We have had great beans, peas and zucchini. Our Tomatoes are going nuts, as are some of my friends out east who are @ 7500 feet elevation.
We do not have any empty space in our garden, so there were no weeds to speak of and this kept the soil more moist. Hope that this helps! Looking forward to hearing what works for you as we grow more great food!
My guess, its the soil. May I just put in a word about soil?
Most of us have better soil on our plots already that can be bought. Soil does not come in a bag. Compost is not soil. Leaf mold is not soil. Potting soil in a bag is not soil. These things may be called soil substitutes or soil amendments.
Soil is the name for that miraculous thin covering of the earth which is made up of sand, silt, clay, humus, organic matter, water, air, chemical substances, and a host of small living organisms. Soil is what makes it possible for the flora of the Earth to grow and prosper.
Real soil grows the best plants. May I suggest some reading?
This is just a start. The internet abounds with good reading about real soil. Do the research.
Yes, peat moss, perlite, and vermiculite are often used in fake soil mixes for growing nursery plants. You can bet those mixes have been enriched with a good NPK fertilizer. The advantage of these types of soils is they are lightweight and not likely to have weed seeds in them. The disadvantage is that the nutrients are quickly depleted since these things are devoid of nutrients in the beginning. It really does help these soils to have some compost added, but even compost doesn't supply many of the needed minerals in adequate supply. You only get them from sand, silt and clay.
Have a great gardening day!
Posts: 1919 | Location: Utah 5000 ft elev. Zone 4/5 | Registered: April 02, 2003
I concur with what James_1 said, plus have a few more thoughts.
We do have much better soil in the high desert than is popularly acknowledged, mostly because the gold standard is that dark humus rich soil we see in all the pictures (and stores).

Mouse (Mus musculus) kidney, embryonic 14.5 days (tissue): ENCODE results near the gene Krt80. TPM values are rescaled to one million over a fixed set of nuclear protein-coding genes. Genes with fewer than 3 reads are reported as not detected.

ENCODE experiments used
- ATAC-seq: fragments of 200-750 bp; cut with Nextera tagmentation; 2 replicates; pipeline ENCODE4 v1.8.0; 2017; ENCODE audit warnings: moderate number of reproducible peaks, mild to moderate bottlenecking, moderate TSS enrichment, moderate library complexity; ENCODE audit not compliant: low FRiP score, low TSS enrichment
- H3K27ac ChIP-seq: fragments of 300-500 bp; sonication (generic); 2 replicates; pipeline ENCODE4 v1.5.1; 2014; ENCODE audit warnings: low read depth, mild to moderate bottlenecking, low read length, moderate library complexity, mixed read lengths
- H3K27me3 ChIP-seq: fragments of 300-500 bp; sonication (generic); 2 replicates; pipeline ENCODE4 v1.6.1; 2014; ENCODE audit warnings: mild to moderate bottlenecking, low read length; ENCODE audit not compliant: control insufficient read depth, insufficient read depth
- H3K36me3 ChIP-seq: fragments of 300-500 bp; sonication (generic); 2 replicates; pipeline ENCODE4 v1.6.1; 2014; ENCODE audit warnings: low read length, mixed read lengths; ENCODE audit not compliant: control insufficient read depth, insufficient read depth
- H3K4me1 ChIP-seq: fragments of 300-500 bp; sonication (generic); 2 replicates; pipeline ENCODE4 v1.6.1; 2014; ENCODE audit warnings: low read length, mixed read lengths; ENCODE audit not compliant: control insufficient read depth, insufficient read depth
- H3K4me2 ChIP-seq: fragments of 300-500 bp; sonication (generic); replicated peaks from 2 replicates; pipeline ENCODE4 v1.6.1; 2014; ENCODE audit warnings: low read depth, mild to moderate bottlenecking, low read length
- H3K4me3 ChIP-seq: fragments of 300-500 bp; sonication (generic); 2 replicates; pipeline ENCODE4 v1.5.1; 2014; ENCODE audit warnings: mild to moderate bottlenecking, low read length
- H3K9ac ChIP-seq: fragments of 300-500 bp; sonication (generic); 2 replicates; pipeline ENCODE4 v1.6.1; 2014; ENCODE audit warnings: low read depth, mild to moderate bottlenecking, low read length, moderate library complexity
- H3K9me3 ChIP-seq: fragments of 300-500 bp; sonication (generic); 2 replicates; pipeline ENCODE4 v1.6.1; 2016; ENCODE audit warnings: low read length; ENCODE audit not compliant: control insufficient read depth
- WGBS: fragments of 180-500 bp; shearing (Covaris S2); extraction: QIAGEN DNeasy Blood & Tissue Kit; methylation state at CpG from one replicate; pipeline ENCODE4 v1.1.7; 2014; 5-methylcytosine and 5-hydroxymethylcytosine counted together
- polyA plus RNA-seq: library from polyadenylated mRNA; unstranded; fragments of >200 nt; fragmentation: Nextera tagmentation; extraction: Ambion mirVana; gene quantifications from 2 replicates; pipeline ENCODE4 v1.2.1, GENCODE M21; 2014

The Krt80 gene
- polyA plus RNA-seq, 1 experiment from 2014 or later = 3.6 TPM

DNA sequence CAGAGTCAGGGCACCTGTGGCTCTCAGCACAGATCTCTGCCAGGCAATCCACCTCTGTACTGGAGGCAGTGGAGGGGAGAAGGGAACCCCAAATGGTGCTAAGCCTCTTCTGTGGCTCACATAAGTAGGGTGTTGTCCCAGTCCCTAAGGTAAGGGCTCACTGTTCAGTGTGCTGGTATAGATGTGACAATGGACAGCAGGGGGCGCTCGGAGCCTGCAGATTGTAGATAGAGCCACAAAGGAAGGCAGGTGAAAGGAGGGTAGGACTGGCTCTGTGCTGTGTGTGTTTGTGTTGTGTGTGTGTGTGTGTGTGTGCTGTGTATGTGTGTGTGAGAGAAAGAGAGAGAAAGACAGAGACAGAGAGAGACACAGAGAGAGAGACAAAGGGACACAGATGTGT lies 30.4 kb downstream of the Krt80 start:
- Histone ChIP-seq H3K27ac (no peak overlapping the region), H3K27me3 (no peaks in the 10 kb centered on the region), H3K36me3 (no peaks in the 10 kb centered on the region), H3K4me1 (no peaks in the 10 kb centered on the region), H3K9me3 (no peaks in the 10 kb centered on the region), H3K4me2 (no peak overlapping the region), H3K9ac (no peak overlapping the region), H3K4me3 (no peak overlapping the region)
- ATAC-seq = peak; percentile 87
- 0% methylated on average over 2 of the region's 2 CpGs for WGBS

Our soils tend to be loaded with minerals, but very low in organics. Hence lighter. That isn't such a bad thing for leguminous plants like peas.
There are two possibilities I'll add regarding your stunted growth, as I've observed the identical problem at 7k feet in north central new mexico trying to grow snap peas.
They all start off awesome, but then peter out.
I would have a close look at:
- consistent soil moisture (snap peas like it consistently moist, but not sopping wet) - soil depth and tilth (this is important)
Snap Peas don't seem to have the same ability to penetrate downward through hard pan as other plants. Hence, nice initial growth, followed by stagnancy. At least that's the theory. Don't forget, if the roots can only go so deep, their ability to ferret out new moisture and nutrients is limited.
I've noticed that all peas grown in deeper soils do much better here. This is one of the reasons they are often grown with carrots I'd suspect.
For instance, I planted a bunch of peas in a hole I dug with an earth auger in a low spot on the north side of a fruit tree (just inside the water ring). So, the soil not only stayed moister (being low and deep), but the roots could grow down more freely down into the hole with the loosened soil. I'm sure it also found some of the existing tree root passages which aided it. Other bonuses are that it stays cool and shaded in that location and may add some nitrogen for the fruit tree, and have something close by to vine onto.